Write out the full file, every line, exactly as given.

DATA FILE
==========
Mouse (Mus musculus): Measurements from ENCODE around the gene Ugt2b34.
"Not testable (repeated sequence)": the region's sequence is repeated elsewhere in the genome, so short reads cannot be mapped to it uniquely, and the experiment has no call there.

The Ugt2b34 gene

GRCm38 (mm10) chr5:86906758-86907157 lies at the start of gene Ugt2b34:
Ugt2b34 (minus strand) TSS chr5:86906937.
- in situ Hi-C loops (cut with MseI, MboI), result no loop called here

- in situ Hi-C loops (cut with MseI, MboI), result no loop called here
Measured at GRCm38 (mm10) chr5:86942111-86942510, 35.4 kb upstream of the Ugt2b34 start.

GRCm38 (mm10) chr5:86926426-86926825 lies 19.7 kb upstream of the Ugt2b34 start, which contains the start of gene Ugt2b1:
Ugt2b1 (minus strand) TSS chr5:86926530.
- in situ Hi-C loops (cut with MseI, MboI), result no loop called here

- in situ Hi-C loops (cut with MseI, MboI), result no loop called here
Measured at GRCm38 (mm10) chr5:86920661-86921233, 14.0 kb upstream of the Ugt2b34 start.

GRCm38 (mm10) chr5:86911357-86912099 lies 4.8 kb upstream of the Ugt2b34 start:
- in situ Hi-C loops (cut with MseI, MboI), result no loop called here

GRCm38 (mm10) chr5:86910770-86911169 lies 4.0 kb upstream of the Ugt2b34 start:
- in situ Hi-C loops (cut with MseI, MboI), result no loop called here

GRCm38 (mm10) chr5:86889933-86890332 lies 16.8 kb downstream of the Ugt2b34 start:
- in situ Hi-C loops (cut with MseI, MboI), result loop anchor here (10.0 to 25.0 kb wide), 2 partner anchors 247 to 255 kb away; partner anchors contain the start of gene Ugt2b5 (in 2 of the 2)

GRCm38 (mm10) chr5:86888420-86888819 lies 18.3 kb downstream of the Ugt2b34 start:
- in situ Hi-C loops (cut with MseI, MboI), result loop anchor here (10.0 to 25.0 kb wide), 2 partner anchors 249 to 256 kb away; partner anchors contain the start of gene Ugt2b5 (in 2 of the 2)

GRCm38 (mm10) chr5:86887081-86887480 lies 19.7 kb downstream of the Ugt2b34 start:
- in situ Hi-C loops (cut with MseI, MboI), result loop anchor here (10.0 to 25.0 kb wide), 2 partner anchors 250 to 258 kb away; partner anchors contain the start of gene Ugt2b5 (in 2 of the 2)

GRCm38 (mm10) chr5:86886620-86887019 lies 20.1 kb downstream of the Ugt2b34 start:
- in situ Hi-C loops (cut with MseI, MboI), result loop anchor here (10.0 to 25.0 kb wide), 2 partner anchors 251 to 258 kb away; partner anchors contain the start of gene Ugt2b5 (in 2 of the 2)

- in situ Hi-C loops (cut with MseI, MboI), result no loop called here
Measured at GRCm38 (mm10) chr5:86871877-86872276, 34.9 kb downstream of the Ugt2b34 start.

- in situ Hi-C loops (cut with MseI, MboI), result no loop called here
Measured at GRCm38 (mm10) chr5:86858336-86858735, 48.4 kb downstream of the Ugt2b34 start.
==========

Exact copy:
Mouse (Mus musculus): Measurements from ENCODE around the gene Ugt2b34.
"Not testable (repeated sequence)": the region's sequence is repeated elsewhere in the genome, so short reads cannot be mapped to it uniquely, and the experiment has no call there.

The Ugt2b34 gene

GRCm38 (mm10) chr5:86906758-86907157 lies at the start of gene Ugt2b34:
Ugt2b34 (minus strand) TSS chr5:86906937.
- in situ Hi-C loops (cut with MseI, MboI), result no loop called here

- in situ Hi-C loops (cut with MseI, MboI), result no loop called here
Measured at GRCm38 (mm10) chr5:86942111-86942510, 35.4 kb upstream of the Ugt2b34 start.

GRCm38 (mm10) chr5:86926426-86926825 lies 19.7 kb upstream of the Ugt2b34 start, which contains the start of gene Ugt2b1:
Ugt2b1 (minus strand) TSS chr5:86926530.
- in situ Hi-C loops (cut with MseI, MboI), result no loop called here

- in situ Hi-C loops (cut with MseI, MboI), result no loop called here
Measured at GRCm38 (mm10) chr5:86920661-86921233, 14.0 kb upstream of the Ugt2b34 start.

GRCm38 (mm10) chr5:86911357-86912099 lies 4.8 kb upstream of the Ugt2b34 start:
- in situ Hi-C loops (cut with MseI, MboI), result no loop called here

GRCm38 (mm10) chr5:86910770-86911169 lies 4.0 kb upstream of the Ugt2b34 start:
- in situ Hi-C loops (cut with MseI, MboI), result no loop called here

GRCm38 (mm10) chr5:86889933-86890332 lies 16.8 kb downstream of the Ugt2b34 start:
- in situ Hi-C loops (cut with MseI, MboI), result loop anchor here (10.0 to 25.0 kb wide), 2 partner anchors 247 to 255 kb away; partner anchors contain the start of gene Ugt2b5 (in 2 of the 2)

GRCm38 (mm10) chr5:86888420-86888819 lies 18.3 kb downstream of the Ugt2b34 start:
- in situ Hi-C loops (cut with MseI, MboI), result loop anchor here (10.0 to 25.0 kb wide), 2 partner anchors 249 to 256 kb away; partner anchors contain the start of gene Ugt2b5 (in 2 of the 2)

GRCm38 (mm10) chr5:86887081-86887480 lies 19.7 kb downstream of the Ugt2b34 start:
- in situ Hi-C loops (cut with MseI, MboI), result loop anchor here (10.0 to 25.0 kb wide), 2 partner anchors 250 to 258 kb away; partner anchors contain the start of gene Ugt2b5 (in 2 of the 2)

GRCm38 (mm10) chr5:86886620-86887019 lies 20.1 kb downstream of the Ugt2b34 start:
- in situ Hi-C loops (cut with MseI, MboI), result loop anchor here (10.0 to 25.0 kb wide), 2 partner anchors 251 to 258 kb away; partner anchors contain the start of gene Ugt2b5 (in 2 of the 2)

- in situ Hi-C loops (cut with MseI, MboI), result no loop called here
Measured at GRCm38 (mm10) chr5:86871877-86872276, 34.9 kb downstream of the Ugt2b34 start.

- in situ Hi-C loops (cut with MseI, MboI), result no loop called here
Measured at GRCm38 (mm10) chr5:86858336-86858735, 48.4 kb downstream of the Ugt2b34 start.